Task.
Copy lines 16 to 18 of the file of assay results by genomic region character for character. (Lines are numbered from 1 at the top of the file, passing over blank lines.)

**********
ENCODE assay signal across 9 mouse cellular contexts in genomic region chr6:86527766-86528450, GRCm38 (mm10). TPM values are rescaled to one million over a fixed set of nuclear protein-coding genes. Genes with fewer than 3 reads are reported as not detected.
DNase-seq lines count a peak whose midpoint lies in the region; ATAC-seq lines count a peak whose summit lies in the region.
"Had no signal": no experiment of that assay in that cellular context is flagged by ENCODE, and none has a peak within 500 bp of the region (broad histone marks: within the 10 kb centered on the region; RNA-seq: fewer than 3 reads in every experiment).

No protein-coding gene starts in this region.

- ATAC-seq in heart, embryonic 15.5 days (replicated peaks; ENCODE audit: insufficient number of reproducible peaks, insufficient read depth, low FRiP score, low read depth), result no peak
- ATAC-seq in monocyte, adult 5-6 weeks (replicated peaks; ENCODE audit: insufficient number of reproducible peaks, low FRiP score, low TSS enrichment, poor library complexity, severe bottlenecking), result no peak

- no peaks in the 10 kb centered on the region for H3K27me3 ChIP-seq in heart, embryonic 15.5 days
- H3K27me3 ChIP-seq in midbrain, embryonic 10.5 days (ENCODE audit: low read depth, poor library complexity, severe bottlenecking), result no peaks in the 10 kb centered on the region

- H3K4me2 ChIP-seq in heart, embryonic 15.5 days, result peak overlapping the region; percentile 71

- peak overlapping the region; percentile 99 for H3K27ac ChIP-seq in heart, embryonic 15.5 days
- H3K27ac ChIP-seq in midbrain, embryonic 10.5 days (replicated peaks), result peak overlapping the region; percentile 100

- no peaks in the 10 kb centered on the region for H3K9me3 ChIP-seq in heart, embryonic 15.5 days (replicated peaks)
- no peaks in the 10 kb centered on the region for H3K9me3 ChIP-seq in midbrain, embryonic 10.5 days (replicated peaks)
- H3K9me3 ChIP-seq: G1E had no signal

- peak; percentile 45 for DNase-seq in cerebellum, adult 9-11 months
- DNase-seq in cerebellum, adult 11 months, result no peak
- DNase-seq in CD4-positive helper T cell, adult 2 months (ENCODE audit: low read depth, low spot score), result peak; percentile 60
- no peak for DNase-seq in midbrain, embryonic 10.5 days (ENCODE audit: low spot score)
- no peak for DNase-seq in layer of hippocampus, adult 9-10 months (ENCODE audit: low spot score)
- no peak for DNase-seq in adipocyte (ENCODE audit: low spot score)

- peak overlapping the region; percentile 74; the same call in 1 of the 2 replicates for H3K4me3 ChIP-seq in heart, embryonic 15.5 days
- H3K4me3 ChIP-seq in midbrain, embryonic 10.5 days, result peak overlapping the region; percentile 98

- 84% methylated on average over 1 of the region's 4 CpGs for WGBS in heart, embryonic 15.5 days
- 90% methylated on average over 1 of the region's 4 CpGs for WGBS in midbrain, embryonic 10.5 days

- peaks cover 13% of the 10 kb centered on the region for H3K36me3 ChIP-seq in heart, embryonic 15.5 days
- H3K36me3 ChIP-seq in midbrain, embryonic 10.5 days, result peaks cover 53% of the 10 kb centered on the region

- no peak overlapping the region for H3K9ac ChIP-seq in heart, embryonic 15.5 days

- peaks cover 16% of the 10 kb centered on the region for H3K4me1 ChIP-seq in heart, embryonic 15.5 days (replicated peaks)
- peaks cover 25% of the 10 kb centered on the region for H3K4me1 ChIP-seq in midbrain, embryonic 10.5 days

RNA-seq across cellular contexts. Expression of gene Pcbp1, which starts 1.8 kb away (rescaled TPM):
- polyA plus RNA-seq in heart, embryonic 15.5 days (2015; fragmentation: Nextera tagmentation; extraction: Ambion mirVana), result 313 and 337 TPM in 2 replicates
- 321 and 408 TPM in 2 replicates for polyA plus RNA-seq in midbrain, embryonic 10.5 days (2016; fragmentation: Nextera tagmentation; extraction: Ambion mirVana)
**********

- DNase-seq in cerebellum, adult 11 months, result no peak
- DNase-seq in CD4-positive helper T cell, adult 2 months (ENCODE audit: low read depth, low spot score), result peak; percentile 60
- no peak for DNase-seq in midbrain, embryonic 10.5 days (ENCODE audit: low spot score)